Understanding What an Asthma Attack Is
You may have asthma, but have you had an asthma attack?
Hopefully not, but for many people with asthma, asthma attacks are a normal part of life with asthma. An inevitable part of their disease state.
Regardless of whether this is “your normal,” you should know a bit more about asthma attacks so that you can detect one if it is occurring – and treat it quickly with or without an inhaler. You should also know the triggers – because maybe, just maybe, it doesn’t have to be “your normal.”
What Is an Asthma Attack?
If you are reading this, you may know what it feels like to have asthma.
That feeling of chest tightness and the wheezing.
When you have an asthma attack, your asthma symptoms are worsening – and it is happening rapidly. Those tell-tale symptoms worsen because the muscles surrounding the airways are tightening due to bronchospasm.
In addition, inflammation of the airways occurs. This inflammation causes excess mucus to become produced.
Bronchospasm and inflammation with excess mucus are the “perfect storm” for symptoms to rapidly worsen – causing an asthma attack.
What Does an Asthma Attack Feel Like?
On a personal level, I have approximately one asthma attack each winter, when the cold exacerbates my symptoms. The best way that I can describe my attack? It is like I am breathing through a straw, sucking for air, while a large animal is sitting on my chest – and it is frightening.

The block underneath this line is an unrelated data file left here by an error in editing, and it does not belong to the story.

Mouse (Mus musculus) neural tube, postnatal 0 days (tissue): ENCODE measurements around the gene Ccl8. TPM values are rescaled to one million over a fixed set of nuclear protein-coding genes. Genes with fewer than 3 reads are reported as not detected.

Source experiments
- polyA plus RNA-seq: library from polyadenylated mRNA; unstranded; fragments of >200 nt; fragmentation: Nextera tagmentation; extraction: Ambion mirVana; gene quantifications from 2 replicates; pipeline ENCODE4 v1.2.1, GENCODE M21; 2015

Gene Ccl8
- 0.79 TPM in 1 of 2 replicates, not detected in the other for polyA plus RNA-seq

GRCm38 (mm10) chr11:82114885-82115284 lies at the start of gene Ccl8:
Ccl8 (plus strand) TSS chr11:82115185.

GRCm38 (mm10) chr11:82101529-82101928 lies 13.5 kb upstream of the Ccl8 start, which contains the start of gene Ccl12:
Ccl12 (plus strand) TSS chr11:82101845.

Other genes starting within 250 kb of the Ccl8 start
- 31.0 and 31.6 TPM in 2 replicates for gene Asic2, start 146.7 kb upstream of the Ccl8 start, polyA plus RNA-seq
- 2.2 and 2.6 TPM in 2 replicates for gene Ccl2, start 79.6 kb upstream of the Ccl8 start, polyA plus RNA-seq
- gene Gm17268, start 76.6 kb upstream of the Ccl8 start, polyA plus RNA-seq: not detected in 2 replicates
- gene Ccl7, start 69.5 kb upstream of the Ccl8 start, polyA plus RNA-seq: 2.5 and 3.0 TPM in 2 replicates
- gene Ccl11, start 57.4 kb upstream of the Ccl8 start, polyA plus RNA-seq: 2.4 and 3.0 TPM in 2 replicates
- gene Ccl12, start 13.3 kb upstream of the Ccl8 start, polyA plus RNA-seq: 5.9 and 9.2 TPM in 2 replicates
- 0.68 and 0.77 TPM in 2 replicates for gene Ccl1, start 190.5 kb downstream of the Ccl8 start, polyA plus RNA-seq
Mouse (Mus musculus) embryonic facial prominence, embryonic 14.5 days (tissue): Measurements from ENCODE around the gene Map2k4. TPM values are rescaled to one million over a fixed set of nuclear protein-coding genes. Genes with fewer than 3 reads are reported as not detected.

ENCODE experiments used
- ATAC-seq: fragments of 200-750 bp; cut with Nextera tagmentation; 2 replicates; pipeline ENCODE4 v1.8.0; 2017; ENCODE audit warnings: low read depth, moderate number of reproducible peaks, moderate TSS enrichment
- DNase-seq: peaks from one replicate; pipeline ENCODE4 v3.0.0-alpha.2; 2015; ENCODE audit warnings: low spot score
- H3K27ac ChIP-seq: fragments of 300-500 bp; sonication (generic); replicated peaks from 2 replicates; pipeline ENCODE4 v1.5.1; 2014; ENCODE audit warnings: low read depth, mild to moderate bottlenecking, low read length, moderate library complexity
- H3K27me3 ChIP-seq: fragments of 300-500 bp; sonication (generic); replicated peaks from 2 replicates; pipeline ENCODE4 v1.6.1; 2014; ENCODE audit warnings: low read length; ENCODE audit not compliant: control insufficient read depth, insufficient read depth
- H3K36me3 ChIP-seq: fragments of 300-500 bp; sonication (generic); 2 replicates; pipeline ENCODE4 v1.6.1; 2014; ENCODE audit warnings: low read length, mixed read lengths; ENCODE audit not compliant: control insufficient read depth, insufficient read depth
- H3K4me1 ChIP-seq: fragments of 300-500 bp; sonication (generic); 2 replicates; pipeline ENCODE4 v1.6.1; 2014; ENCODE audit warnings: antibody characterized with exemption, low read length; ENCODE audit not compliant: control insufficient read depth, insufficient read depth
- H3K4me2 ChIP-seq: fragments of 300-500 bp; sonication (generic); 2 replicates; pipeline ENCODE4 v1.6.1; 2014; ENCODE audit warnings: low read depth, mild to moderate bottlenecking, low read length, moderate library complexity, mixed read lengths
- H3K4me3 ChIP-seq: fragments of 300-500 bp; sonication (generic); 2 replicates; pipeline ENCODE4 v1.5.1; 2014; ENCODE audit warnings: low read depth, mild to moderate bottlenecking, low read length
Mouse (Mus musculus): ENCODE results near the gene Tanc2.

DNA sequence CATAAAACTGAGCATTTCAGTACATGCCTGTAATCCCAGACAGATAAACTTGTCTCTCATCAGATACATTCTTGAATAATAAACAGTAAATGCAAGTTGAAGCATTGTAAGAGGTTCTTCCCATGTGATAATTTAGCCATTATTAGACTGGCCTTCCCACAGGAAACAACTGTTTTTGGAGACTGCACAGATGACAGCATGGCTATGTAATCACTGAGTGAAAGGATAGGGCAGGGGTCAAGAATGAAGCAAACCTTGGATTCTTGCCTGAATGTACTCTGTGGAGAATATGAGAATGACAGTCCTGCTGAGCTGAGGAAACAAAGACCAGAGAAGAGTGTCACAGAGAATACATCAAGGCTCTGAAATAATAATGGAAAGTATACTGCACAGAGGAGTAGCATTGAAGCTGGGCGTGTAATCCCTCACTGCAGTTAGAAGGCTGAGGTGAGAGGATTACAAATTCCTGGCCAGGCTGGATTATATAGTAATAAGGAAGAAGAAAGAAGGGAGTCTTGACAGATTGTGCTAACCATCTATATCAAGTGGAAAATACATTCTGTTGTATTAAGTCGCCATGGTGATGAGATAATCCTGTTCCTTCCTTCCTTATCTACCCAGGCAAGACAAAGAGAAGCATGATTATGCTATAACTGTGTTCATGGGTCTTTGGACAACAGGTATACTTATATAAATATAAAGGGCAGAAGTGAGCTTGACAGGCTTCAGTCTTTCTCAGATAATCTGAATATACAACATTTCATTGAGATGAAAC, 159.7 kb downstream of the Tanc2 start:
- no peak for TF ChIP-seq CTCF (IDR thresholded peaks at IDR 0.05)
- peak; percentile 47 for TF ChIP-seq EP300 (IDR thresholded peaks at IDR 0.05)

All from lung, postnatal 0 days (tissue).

On Quora, where users can ask questions of other users, one user posted the question “What does it feel like, when one is experiencing an asthma attack?” Here are snippets of a few of the responses, that I believe, describe what it's like to have an asthma attack:
- "It's bizarre. You can't get enough air into your lungs. You try to breathe deeply, but it's not really helping. It's almost like you're slowly suffocating like your lungs just can't keep up with the oxygen demands of your body. You might start to get light headed. Your heart might be beating fast. You're often wheezing too, struggling to move air past all the inflammation and mucus that's blocking it." – Christine Ricks